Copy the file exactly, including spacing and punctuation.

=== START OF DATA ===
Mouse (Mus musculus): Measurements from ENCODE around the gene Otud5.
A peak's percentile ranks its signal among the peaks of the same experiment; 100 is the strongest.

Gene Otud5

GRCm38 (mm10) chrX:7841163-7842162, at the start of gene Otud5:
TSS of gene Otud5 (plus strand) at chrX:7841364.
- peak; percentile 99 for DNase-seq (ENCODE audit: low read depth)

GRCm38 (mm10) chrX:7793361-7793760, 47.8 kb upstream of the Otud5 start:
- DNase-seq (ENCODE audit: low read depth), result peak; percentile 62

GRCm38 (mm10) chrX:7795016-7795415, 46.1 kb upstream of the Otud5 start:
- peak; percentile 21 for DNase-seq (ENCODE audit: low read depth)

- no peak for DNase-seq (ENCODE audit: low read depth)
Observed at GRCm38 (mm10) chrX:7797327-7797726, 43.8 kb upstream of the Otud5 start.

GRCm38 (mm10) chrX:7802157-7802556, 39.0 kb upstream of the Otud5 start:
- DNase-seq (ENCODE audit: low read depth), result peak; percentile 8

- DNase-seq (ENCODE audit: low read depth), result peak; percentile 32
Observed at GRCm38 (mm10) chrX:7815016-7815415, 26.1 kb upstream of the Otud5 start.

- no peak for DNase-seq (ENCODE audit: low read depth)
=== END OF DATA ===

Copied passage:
Mouse (Mus musculus): Measurements from ENCODE around the gene Otud5.
A peak's percentile ranks its signal among the peaks of the same experiment; 100 is the strongest.

Gene Otud5

GRCm38 (mm10) chrX:7841163-7842162, at the start of gene Otud5:
TSS of gene Otud5 (plus strand) at chrX:7841364.
- peak; percentile 99 for DNase-seq (ENCODE audit: low read depth)

GRCm38 (mm10) chrX:7793361-7793760, 47.8 kb upstream of the Otud5 start:
- DNase-seq (ENCODE audit: low read depth), result peak; percentile 62

GRCm38 (mm10) chrX:7795016-7795415, 46.1 kb upstream of the Otud5 start:
- peak; percentile 21 for DNase-seq (ENCODE audit: low read depth)

- no peak for DNase-seq (ENCODE audit: low read depth)
Observed at GRCm38 (mm10) chrX:7797327-7797726, 43.8 kb upstream of the Otud5 start.

GRCm38 (mm10) chrX:7802157-7802556, 39.0 kb upstream of the Otud5 start:
- DNase-seq (ENCODE audit: low read depth), result peak; percentile 8

- DNase-seq (ENCODE audit: low read depth), result peak; percentile 32
Observed at GRCm38 (mm10) chrX:7815016-7815415, 26.1 kb upstream of the Otud5 start.

- no peak for DNase-seq (ENCODE audit: low read depth)